Passfaces’ authentication tool relies on the brain’s ability to know faces
Getting computers to recognize human faces is a multibillion-dollar business. One small company, though, is approaching the authentication problem from another direction by using computers to take advantage of the human brain’s facial-recognition ability.
Facial recognition is hardwired into the brain from infancy, said Paul Barrett, chief executive officer of Passfaces. The human brain can recognize familiar faces in 20 one-thousandths of a second without conscious effort, he said.
Passfaces’ software works on any computer with a graphical user interface, Barrett said. It creates a “passface” using a sequence of three to seven faces. Users see the images of the faces mixed in with eight decoy faces in a three-by-three grid. They must click on the faces in the correct order to gain access.
With passfaces, people don’t have to worry about remembering passwords or carrying tokens, Barrett said.
People are wary of the company’s approach, called cognometrics, because it’s so novel, said Jonathan Penn, a principal analyst at Forrester Research. But passfaces offer a superior alternative to passwords for single-factor authentication and don’t require physical tokens, which people can lose, he said.
The incidence of people forgetting their passfaces is extraordinarily low, Penn said. After he signed up, he didn’t return to the company’s Web site for a month, yet he got all the faces right the first time, he said.
The faces are assigned at random so algorithms can’t figure them out other than by brute-force attacks, Barrett said. Phishers would have to have a copy of all Passfaces’ example faces to fool users, he said.
For example, a user given five faces to remember has 95 possible combinations, or a 1 in 59,049 chance that someone else could randomly pick the same faces, Barrett said. That provides much more security than a four-digit PIN, which has only 10,000 possible combinations, he said.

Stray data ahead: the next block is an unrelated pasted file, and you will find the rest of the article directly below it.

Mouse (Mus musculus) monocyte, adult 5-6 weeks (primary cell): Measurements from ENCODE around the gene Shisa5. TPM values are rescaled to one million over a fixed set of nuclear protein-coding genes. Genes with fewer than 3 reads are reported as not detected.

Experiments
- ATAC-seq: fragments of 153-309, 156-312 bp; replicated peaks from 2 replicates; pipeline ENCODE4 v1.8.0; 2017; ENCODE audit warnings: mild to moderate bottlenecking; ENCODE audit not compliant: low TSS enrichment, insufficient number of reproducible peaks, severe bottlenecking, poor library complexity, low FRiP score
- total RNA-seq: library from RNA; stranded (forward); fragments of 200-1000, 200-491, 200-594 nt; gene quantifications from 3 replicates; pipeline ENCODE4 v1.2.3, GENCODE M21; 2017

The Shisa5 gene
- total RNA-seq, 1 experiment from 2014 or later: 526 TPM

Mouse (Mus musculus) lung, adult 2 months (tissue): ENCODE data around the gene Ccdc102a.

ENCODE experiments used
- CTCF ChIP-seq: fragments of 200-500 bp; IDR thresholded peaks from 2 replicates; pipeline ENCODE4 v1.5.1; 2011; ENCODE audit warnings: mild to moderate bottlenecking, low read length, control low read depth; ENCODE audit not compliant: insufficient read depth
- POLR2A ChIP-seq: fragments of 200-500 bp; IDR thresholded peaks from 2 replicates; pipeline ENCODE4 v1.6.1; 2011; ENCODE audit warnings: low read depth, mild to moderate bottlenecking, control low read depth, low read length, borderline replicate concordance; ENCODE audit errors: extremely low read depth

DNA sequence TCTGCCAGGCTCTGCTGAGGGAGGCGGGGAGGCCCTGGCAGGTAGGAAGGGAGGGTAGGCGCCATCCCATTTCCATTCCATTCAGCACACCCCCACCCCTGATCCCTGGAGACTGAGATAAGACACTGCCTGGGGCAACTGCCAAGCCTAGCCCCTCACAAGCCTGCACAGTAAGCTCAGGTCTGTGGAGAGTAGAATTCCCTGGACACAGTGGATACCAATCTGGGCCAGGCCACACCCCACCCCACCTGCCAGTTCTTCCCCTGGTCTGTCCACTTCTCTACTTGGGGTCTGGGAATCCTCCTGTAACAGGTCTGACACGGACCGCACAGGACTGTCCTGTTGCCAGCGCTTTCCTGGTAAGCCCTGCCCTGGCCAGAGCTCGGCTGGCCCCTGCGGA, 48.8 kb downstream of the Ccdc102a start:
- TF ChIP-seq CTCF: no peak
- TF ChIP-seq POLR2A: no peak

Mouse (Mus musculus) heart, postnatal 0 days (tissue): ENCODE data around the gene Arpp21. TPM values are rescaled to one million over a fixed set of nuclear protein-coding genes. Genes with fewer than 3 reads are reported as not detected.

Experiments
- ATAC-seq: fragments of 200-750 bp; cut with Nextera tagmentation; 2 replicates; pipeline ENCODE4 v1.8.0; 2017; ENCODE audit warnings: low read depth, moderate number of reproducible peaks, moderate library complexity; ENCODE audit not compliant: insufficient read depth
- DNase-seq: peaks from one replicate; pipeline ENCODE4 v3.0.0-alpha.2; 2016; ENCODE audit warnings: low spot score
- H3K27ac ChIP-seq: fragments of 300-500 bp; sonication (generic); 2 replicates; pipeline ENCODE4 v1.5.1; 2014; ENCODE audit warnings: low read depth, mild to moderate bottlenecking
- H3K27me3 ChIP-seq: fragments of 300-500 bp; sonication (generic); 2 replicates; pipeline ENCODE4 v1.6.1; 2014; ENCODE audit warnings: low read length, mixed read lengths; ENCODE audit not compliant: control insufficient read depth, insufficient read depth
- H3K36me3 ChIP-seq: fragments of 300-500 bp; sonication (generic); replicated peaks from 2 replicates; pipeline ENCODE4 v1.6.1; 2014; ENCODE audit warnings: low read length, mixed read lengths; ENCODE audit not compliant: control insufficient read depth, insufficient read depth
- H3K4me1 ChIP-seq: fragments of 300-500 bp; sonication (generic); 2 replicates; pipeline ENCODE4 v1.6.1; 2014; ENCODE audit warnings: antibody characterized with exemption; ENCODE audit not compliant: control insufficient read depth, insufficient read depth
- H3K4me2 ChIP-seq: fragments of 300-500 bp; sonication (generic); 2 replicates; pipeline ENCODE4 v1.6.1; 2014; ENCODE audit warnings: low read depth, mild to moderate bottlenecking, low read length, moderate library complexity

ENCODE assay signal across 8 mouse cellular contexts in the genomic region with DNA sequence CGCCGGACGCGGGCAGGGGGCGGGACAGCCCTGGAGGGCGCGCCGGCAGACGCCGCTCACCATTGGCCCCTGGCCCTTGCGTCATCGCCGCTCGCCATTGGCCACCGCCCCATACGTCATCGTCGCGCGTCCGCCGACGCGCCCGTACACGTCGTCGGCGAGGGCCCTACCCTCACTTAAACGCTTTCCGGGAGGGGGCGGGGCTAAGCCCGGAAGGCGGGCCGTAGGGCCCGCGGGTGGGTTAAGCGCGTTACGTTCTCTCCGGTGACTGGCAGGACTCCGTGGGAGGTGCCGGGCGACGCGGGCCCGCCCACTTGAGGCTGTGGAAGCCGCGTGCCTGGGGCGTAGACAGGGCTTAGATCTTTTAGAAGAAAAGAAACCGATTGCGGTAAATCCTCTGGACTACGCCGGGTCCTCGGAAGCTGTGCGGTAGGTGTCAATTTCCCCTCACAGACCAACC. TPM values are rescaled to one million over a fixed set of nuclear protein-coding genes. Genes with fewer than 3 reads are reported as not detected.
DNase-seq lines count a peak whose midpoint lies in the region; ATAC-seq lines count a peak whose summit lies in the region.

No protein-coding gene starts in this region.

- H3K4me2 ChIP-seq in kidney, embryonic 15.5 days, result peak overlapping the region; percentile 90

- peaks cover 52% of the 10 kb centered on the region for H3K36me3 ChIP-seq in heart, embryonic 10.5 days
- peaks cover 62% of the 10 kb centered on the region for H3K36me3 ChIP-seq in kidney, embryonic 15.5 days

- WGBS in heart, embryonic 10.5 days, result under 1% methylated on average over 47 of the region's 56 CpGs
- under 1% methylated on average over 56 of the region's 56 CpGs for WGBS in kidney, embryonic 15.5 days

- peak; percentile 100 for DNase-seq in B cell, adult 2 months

The technology is immune to spyware, phishing and social engineering because remembering faces can’t be shared the way words or numbers can, Penn said. “This is something I couldn’t give away if I wanted to,” he added.
Passfaces’ software-only product suits situations in which people want to improve authentication without adding hardware, Penn said. “They don’t want something as cumbersome or as expensive as a token or smart card,” he said. It would also help business-to-business Web sites that deal with financial or other sensitive data.
The technology does have downsides, Penn said. It is less secure than a physical token and is susceptible to hackers who can look over the user’s shoulder to see the faces the user picks. People worried about such “shoulder surfing” should use physical tokens that provide one-time passwords instead, he said.
Cognometrics could disrupt current ID technology, replacing the majority of passwords and PINs used in nearly all online transactions, Barrett said.
Passfaces hopes to form partnerships with RSA Security, VeriSign, IBM and other companies to have them deploy its product as part of broader authentication solutions, Barrett said.
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